ORLANDO, Fla. – Initial jobless claims in Florida dropped by more than half last week compared to the prior week, according to figures released Thursday, as unemployed Floridians continued facing problems receiving benefits because of difficulties with a computer system.
Florida had 173,191 initial claims for unemployment benefits last week, compared to 433,103 initial claims in the week prior, according to figures released by the U.S. Department of Labor. In the week before that, Florida had more than a half million new claims.
The drop indicates that Florida is on the downward slope of the spike in new jobless claims that started rising in mid-March as businesses closed their doors to stop the spread of the new coronavirus. But the unemployment rate still hasn't reached its peak, said Hector Sandoval, an economics professor at the University of Florida.
Florida's unemployment rate in March was 4.3% but that did not reflect the full impact of the business closures in the second half of the month. As a comparison, Florida had almost 4,700 jobless claims in the last week of February, before the crisis started.
“This is still a huge number," Sandoval said of last week's jobless claims. “It's just that in the first few weeks we just saw these increases in huge amounts."
Nationwide, nearly 3.2 million laid-off workers applied for unemployment benefits last week as the business shutdowns caused by the new coronavirus outbreak deepened the worst U.S. economic catastrophe in decades.
Unemployed Floridians have complained widely about the state’s online system for registering claims making the process of filing for benefits extremely difficult. Others have criticized the system delays in getting a payment once their applications are accepted. The computer system for checking the status of claims often goes offline at night and on weekends.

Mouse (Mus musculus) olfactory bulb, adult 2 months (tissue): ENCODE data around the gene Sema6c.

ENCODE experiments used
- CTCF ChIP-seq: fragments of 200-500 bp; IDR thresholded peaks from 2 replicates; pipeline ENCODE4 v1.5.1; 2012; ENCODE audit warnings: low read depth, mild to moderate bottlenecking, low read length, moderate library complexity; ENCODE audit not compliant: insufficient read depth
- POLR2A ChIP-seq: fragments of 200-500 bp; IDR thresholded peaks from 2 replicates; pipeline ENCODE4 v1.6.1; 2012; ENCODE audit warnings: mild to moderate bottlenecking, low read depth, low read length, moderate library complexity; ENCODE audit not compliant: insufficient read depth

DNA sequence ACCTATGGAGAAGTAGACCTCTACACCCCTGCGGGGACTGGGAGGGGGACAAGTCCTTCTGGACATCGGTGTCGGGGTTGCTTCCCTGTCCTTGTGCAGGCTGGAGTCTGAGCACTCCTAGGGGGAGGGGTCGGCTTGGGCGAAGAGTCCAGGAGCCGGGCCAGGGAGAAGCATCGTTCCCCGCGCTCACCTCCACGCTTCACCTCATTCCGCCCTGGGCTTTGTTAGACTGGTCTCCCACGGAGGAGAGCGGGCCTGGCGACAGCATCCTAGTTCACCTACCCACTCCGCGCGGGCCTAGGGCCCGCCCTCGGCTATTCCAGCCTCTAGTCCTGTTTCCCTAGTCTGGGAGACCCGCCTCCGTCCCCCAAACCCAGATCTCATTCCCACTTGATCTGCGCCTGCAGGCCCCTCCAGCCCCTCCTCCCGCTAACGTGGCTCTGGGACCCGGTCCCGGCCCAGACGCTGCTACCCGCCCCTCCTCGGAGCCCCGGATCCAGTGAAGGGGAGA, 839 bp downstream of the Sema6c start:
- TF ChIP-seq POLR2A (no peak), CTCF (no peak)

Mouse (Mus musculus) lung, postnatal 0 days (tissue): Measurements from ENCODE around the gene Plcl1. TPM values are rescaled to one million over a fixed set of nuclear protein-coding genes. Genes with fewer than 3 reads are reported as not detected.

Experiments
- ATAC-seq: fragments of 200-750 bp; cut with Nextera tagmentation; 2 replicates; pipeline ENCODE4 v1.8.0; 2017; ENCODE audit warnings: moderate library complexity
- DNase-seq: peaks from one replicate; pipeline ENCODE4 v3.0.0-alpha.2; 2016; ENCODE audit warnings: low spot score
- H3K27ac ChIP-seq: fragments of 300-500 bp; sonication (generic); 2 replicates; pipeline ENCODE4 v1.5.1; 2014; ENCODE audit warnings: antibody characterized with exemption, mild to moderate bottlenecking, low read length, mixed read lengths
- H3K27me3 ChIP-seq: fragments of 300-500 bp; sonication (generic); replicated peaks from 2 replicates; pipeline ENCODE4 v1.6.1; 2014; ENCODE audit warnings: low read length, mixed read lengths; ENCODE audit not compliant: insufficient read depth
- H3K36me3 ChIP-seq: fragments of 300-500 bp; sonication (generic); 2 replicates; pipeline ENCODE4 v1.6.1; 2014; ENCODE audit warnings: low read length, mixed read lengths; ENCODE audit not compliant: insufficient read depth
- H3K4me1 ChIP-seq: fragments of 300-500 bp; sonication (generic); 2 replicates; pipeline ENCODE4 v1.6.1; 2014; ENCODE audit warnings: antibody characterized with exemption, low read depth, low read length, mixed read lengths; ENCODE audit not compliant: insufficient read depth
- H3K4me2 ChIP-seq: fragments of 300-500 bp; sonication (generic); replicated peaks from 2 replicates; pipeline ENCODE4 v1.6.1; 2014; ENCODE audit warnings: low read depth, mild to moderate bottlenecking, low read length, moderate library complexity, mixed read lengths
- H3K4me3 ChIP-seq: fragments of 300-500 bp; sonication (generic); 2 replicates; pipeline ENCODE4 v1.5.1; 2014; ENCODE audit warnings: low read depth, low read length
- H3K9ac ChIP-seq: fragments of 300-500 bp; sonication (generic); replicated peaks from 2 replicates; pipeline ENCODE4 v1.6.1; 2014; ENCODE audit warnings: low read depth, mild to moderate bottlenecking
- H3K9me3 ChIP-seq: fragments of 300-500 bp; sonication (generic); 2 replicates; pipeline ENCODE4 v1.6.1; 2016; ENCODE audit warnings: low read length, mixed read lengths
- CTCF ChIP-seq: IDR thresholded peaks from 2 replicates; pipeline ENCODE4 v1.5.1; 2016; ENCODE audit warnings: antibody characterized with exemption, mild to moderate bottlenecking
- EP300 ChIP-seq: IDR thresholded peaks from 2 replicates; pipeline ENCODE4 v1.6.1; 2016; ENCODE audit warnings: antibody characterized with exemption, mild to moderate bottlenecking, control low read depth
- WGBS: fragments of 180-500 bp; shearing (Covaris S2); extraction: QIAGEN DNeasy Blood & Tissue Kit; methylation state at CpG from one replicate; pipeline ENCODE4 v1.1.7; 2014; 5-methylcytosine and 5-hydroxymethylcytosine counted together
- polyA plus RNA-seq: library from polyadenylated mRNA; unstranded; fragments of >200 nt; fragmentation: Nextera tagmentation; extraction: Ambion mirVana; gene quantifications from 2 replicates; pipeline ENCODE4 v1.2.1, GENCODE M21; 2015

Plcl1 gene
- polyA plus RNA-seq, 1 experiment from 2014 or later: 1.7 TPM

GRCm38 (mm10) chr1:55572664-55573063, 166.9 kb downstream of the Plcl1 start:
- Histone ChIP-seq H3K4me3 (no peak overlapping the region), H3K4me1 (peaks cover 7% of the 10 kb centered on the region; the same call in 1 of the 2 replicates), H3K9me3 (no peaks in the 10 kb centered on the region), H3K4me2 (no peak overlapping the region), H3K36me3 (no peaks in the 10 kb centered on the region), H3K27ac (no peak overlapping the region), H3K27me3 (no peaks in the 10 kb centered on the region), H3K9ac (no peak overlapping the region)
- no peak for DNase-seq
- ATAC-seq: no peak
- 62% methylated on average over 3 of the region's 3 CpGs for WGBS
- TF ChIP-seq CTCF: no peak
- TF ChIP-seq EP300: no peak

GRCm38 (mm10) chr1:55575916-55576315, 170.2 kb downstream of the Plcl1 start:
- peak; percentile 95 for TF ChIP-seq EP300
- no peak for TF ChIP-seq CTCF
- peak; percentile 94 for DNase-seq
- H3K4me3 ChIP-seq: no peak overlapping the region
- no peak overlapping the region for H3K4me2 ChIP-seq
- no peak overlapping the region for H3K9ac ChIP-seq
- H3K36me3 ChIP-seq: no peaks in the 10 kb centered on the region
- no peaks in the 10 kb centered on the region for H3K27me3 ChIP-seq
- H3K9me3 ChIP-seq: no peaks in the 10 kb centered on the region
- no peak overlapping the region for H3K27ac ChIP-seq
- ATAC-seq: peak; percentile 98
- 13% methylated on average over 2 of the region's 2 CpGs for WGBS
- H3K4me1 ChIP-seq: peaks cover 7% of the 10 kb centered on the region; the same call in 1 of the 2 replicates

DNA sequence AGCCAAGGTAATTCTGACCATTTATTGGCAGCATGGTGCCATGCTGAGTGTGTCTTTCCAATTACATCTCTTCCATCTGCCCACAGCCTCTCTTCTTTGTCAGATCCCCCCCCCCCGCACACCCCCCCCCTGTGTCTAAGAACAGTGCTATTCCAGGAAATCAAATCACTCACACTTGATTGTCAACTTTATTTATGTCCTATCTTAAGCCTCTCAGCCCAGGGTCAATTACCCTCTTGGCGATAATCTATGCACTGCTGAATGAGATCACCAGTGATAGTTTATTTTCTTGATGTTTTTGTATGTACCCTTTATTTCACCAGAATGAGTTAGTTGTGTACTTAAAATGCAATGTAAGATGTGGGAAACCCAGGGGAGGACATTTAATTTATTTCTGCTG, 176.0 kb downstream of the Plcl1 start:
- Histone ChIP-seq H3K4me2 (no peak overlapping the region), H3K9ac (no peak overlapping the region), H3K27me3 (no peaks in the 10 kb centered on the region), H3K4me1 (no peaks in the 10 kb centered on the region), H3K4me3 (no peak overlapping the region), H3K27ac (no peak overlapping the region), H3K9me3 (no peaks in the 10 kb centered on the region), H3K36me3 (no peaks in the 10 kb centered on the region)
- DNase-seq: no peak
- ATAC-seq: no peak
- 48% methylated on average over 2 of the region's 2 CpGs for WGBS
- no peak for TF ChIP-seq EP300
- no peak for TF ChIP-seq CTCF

A class-action negligence lawsuit brought by Florida residents who were unable to get their jobless benefits was dismissed Wednesday. Judge Angela Demsey in Leon County said the unemployed workers did not meet a legal standard for seeking an order to get the payments.
“The system design and/or implementation is a failure," the lawsuit said.
Nicole Boddie, a 48-year old kitchen manager at a private school in Delray Beach, was furloughed in mid-March.
She received two payments from the state unemployment system. The first was for $233, about a month after she was furloughed, and the other 20 days later was for another $233. She then received one deposit from the federal CARES Act money but hasn't gotten anything else.
Boddie has sent emails to the unemployment agency, asking various questions, but has received no responses. The online portal doesn’t function much of the time, she said, and she blames Florida Gov. Ron DeSantis for not doing enough to fix the problem.
“Every single time I’ve called unemployment, I get disconnected,” Boddie said. “I should have gotten a heck of a lot more money by now. There’s no rhyme or reason.”
Before the coronavirus crisis, Florida had more than 10 million civilian workers in its labor force.
More than 1.8 million Floridians have submitted unemployment claims since mid-March, when businesses started shutting down around the state because of the spread of the virus. Because of the difficulties in signing up for the benefits, many have submitted two or three claims, according to the Florida Department of Economic Opportunity.
The agency says more than 1.1 million claims have been confirmed, and of that number almost 481,500 claimants, or 43%, have been paid more than $1 billion, as of Tuesday.
About a quarter of the claimants were in the accommodation and food service industry. About a third of the claimants were in three tourist-reliant counties: Miami-Dade; Broward, home to Fort Lauderdale; and Orange, home to Orlando.
Florida, with the fourth biggest economy in the U.S., will take some time to recover from the economic damage, according to a forecast released this week.
The value of goods produced and services provided in Florida will shrink 5.2% in 2020, and it won't reach pre-pandemic levels until the third quarter of 2021, according to the forecast from the Institute for Economic Forecasting at the University of Central Florida.
As of Thursday, Florida had more than 38,800 confirmed cases of coronavirus and at least 1,600 deaths.
AP writer Tamara Lush in St. Petersburg contributed to this story.
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